13 Reasons to be Concerned
Market Mechanisms, Your Community And Your Environment
The case studies in this publication indicate that market mechanisms can and do have a wide range of negative impacts on local communities and Indigenous Peoples, particularly on women, and even for those communities or Indigenous Peoples willing or coerced into participating in them.
All the case studies support the conclusion that market mechanisms:
1. exacerbate existing inequalities
2. undermine alternative regulatory systems
3. favor those with clear land tenure and
4. are exceedingly difficult to participate in or benefit from for those without the necessary investment capital, expertise, education or personal contacts
Those with more power and influence, in government and industry, are the ones reaping the rewards, most especially in countries where corruption is rife.
Communities and Indigenous Peoples, and the women within those communities, are losing from the overall dynamic, and that holds even for those communities that are willing to accept or participate in projects.
1 • Those Who Own Land and Resources are Most Likely to Benefit
It is often argued that market-based mechanisms, such as carbon trade, will benefit the poor since many of the most valuable ecosystems of the planet are inhabited by Indigenous Peoples and other local communities with few economic resources.
However, an often insuperable legal obstacle for many of the world’s poorest people is that they do not have the legal deeds or land titles to the lands they occupy. However, the use of market mechanisms requires clear ownership – knowing who has the right to sell.
The legal ‘ownership’ and tenure of land is a hugely controversial issue, contested over decades by Indigenous Peoples.
In spite of the recently agreed United Nations Declaration on the Rights of Indigenous Peoples, which confirms that “Indigenous peoples have the right to the lands, territories and resources which they have traditionally owned, occupied or otherwise used or acquired” (Article 26), very few Indigenous Peoples have been able to reclaim legal tenure over their ancestral territories.
Although some market-based conservation systems do officially recognize the rights of Indigenous Peoples, including their land rights, and thus their right to sell the ‘environmental services’ of that land, this only applies to officially recognized territories.
2 • Market Mechanisms Can Lead to the Privatization of Vast Tracts of Land
The increasingly widespread use of market mechanisms related to land ownership is worsening disputes over land, to the detriment of Indigenous Peoples.
In Paraguay, for example, conservation organizations that support the use of market mechanisms to conserve biodiversity have started to privatize part of the ancestral territories of the 17 first peoples of Paraguay.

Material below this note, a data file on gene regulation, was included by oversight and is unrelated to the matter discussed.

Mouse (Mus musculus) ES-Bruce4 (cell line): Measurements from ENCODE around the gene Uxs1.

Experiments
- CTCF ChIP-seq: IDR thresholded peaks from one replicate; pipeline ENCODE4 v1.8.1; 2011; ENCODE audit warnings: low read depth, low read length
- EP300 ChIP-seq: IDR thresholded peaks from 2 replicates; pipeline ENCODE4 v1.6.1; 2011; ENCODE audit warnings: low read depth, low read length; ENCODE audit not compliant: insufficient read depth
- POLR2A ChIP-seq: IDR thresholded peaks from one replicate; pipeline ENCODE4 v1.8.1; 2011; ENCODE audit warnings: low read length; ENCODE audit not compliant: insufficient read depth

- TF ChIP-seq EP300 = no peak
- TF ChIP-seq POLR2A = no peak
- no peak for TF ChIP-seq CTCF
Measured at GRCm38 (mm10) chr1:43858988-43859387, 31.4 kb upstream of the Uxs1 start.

These lands are now declared private reserves under Paraguay’s Act 352, which stipulates that private protected areas may not be expropriated or confiscated, thus denying any Indigenous claims to the land.
In addition, private conservation areas are being established on the last remnants of natural areas, such as the Mby’a Peoples territories in the East of Paraguay where there is biodiversity of tremendous cultural value for these peoples. Several nature reserves have been established in their ancestral territories without informing the communities, let alone obtaining their free, prior, informed consent.
The relationship between communities such as the Mby’a People and the conservationists is further complicated by the role of the State and multilateral aid agencies. With respect to the Mby’a, for example, these institutions are all aggressively promoting the establishment of a protected area that restricts their ancestral rights.
3 • Market Mechanisms Can Lead to the Illegal Appropriation of Resources
In Costa Rica, a country renowned for its involvement in bio-prospecting, the rights of ownership over genetic resources in their ancestral territories, and Indigenous Peoples’ and local communities’ associated traditional knowledge seems to go entirely unrewarded. This happens even though the final marketable ‘products’ are entirely dependent upon such rights and knowledge.
The literature reviewed for the Costa Rican case study found no evidence of any specific benefits to local communities, traditional fishing villages or Indigenous Peoples, and limited economic benefits in general.
Whether or not these communities or Peoples would ever have decided to produce and sell commercial products based on their traditional knowledge themselves is a moot point. However, once that knowledge has been appropriated, they no longer have such a choice.
4 • Market Mechanisms Are Throwing Land Reform Programs Into Reverse
Market mechanisms that involve access to and the benefits that can be derived from land, forests or natural resources are driving up the price of land (in conjunction with the spiralling price of commodities). The case studies reveal that this is throwing critical land reform programs into reverse.